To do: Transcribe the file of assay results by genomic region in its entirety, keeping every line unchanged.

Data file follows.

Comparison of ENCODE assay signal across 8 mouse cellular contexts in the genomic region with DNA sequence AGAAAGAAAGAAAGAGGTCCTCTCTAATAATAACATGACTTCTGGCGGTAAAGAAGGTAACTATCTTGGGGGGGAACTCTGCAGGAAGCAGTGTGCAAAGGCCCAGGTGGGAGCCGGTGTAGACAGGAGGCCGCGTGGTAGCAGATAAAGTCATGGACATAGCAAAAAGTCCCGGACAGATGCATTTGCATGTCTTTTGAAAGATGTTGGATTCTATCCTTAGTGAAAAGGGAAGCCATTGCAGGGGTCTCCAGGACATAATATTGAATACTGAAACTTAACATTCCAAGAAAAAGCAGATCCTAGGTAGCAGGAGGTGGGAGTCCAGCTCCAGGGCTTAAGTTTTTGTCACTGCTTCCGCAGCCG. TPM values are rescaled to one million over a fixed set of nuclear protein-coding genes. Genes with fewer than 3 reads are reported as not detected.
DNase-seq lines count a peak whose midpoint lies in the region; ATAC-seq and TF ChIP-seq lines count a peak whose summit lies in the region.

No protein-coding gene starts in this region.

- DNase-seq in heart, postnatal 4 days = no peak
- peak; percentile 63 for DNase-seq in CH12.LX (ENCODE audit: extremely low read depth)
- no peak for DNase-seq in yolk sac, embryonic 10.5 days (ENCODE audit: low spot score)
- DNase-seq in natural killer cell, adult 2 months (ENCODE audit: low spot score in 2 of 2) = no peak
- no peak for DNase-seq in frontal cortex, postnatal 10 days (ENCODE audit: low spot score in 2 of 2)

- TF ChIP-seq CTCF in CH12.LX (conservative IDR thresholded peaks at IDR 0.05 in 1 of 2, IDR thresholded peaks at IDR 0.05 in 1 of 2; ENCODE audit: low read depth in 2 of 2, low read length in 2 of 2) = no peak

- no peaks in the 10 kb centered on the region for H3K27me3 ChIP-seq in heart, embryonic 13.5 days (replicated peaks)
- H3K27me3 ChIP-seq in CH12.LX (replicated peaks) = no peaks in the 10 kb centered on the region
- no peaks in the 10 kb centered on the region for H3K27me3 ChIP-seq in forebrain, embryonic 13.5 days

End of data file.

Comparison of ENCODE assay signal across 8 mouse cellular contexts in the genomic region with DNA sequence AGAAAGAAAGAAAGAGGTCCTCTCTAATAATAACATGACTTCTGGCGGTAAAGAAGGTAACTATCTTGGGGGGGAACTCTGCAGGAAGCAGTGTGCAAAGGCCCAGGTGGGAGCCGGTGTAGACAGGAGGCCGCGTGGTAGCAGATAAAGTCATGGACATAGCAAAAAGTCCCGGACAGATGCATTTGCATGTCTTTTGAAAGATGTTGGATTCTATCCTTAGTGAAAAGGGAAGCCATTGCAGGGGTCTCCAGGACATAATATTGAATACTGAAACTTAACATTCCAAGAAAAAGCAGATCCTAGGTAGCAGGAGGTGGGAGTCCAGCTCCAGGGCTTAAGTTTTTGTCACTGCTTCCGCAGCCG. TPM values are rescaled to one million over a fixed set of nuclear protein-coding genes. Genes with fewer than 3 reads are reported as not detected.
DNase-seq lines count a peak whose midpoint lies in the region; ATAC-seq and TF ChIP-seq lines count a peak whose summit lies in the region.

No protein-coding gene starts in this region.

- DNase-seq in heart, postnatal 4 days = no peak
- peak; percentile 63 for DNase-seq in CH12.LX (ENCODE audit: extremely low read depth)
- no peak for DNase-seq in yolk sac, embryonic 10.5 days (ENCODE audit: low spot score)
- DNase-seq in natural killer cell, adult 2 months (ENCODE audit: low spot score in 2 of 2) = no peak
- no peak for DNase-seq in frontal cortex, postnatal 10 days (ENCODE audit: low spot score in 2 of 2)

- TF ChIP-seq CTCF in CH12.LX (conservative IDR thresholded peaks at IDR 0.05 in 1 of 2, IDR thresholded peaks at IDR 0.05 in 1 of 2; ENCODE audit: low read depth in 2 of 2, low read length in 2 of 2) = no peak

- no peaks in the 10 kb centered on the region for H3K27me3 ChIP-seq in heart, embryonic 13.5 days (replicated peaks)
- H3K27me3 ChIP-seq in CH12.LX (replicated peaks) = no peaks in the 10 kb centered on the region
- no peaks in the 10 kb centered on the region for H3K27me3 ChIP-seq in forebrain, embryonic 13.5 days